• Sheetkari – Sitting tall with the eyes closed, lightly clench the teeth and part the lips, inhale through the teeth creating a hissing sound. Close the lips and exhale fully through the nose.
Both variations can be practised between 5-15 rounds depending on the practitioner. Contraindications are that this is not to be done by those with heart disease, asthma, bronchitis, low blood pressure, pregnancy or constipation. Only to be practised in hot weather and where the air is not heavily polluted, avoid practising in cold weather.
3 part breath – A excellent pranayama to increase awareness of the depth of breath and in grounding and calming the body and mind. This pranayama is especially helpful in burnout, as it can be done both seated and laying down. The hands can be first placed onto the belly by choice, or rest by the sides of the body. Take a deep inhale through the nose filling up the belly space, and exhale the breath from the belly fully through the nose, repeat. Moving the hands to the ribs, take a deep inhale filing up the belly first and then up into the ribs, then exhale from the belly followed by the ribs through the nose, and repeat. Finally moving the hands to the upper chest and inhale fully, first filling up the belly, then the ribs and finally the upper chest and collarbones, then exhaling fully from the belly, ribs and then the upper chest through the nose, and repeat. All the while feeling the body rise and fall beneath the palms if you choose.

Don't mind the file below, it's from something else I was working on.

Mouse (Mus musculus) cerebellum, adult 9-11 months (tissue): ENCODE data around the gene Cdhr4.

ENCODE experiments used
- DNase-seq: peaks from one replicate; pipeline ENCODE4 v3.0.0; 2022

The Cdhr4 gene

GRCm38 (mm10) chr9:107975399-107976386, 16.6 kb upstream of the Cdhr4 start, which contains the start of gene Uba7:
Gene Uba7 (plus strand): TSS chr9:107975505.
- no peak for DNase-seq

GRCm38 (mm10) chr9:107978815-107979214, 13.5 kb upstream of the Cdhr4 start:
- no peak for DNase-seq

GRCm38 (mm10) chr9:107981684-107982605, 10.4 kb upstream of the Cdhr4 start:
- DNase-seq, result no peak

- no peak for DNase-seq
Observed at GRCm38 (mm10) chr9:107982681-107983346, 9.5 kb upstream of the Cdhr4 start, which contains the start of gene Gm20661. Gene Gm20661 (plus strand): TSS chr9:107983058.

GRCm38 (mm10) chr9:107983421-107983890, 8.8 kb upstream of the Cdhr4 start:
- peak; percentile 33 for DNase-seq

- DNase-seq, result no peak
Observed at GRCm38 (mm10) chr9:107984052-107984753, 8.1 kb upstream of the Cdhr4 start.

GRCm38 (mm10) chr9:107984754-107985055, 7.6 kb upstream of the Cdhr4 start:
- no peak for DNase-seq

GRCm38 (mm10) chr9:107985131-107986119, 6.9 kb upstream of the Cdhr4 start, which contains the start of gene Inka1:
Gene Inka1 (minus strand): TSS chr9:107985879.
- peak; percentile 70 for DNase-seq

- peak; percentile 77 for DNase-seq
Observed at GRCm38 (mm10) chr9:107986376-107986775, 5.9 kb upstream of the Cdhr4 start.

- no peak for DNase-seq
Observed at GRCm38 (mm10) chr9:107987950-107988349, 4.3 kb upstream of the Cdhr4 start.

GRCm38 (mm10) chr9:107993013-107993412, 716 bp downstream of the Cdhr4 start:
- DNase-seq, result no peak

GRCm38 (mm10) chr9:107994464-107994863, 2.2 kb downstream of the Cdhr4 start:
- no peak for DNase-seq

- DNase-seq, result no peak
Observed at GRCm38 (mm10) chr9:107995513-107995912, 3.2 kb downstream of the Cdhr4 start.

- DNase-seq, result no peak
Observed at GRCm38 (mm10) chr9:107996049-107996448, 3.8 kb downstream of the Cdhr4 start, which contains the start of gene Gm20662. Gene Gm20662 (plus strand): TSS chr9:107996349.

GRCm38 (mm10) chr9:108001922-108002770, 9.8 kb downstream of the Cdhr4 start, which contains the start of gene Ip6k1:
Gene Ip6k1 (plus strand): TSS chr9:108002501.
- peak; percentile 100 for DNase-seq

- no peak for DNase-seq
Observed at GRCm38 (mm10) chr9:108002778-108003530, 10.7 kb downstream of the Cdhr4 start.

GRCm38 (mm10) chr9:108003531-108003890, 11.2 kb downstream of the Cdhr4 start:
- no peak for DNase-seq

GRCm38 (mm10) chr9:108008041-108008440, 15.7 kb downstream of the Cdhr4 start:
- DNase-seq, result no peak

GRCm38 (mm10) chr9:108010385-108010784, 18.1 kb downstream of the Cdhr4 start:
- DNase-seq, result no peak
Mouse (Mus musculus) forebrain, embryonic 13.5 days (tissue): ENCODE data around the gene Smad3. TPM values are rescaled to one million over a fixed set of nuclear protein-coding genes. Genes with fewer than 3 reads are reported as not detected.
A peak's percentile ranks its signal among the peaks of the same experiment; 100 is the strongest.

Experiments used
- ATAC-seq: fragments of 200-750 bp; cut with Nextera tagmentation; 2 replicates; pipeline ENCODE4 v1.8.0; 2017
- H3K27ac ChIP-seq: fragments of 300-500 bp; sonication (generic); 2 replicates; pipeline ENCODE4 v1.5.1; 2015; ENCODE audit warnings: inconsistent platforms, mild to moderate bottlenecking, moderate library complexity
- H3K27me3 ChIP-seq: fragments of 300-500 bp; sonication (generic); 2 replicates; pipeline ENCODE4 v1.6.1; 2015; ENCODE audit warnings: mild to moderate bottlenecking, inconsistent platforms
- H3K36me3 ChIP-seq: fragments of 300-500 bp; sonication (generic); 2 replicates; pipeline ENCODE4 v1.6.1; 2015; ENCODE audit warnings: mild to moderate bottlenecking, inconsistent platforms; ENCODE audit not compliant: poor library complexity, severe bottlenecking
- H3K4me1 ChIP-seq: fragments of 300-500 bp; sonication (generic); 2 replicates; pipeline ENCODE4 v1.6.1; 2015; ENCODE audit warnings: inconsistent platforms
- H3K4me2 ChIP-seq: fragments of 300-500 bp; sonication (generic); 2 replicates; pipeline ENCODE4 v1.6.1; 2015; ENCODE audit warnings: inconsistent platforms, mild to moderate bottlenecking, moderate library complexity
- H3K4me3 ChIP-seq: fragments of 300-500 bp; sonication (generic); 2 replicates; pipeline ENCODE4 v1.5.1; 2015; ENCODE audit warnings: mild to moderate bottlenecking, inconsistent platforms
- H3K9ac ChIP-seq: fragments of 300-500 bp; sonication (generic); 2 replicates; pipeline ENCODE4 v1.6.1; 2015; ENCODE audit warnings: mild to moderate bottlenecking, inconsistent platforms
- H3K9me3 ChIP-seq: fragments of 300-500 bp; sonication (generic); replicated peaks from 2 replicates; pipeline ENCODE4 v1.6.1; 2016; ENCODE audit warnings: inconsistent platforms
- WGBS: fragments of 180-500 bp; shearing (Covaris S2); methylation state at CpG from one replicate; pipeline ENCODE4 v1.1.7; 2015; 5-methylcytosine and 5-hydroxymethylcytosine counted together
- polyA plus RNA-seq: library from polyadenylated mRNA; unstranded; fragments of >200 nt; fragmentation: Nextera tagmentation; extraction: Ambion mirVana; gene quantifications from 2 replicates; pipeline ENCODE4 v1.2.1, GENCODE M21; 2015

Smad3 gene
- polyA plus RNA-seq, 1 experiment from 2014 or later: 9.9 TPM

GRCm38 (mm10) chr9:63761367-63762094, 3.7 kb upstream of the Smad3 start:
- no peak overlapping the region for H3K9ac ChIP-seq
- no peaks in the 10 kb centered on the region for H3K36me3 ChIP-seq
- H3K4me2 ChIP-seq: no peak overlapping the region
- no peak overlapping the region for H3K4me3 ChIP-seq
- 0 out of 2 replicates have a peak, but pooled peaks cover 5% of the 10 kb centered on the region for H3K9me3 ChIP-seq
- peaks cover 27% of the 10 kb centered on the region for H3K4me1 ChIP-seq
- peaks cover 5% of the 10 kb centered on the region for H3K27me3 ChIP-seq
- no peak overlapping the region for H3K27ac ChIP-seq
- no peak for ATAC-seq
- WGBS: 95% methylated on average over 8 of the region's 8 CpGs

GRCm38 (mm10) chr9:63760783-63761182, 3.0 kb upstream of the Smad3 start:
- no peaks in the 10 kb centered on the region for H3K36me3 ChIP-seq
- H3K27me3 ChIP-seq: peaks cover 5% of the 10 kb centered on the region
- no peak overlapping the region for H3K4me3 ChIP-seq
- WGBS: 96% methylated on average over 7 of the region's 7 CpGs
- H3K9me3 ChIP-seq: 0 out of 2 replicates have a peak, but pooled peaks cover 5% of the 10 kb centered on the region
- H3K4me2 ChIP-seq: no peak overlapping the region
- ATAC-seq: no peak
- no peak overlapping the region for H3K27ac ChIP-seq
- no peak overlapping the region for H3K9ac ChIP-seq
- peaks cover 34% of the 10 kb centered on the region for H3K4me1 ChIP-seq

Bhramari/Humming or bee breath – This breathing exercise reduces tension and stress and the vibrations create a soothing effect on the mind. The most appropriate variation of Bhramari for burnout sufferers would be to sit tall, the option to rest against a wall, eyes closed and lips and teeth gently joined together, with the tongue touching the back of the teeth, with or without the use of the thumbs in the ears and fingertips on the head. First, inhale, then fully exhale until the abdomen is empty of air while making a humming sound with the throat. 5 rounds are appropriate, if accessible for the practitioner. Contraindications include ear infections, and in the case of burnout sufferers, the option to not use the hands on the head as keeping the arms up can be too tiring.
Other practices for burnout
Dharana – The practice of concentration leading to meditation, the 6th limb, will help draw the practitioner into a more focused state of mind, helping to relieve feelings of anxiety and overwhelm, when they’re more able to focus clearly on one thing at a time.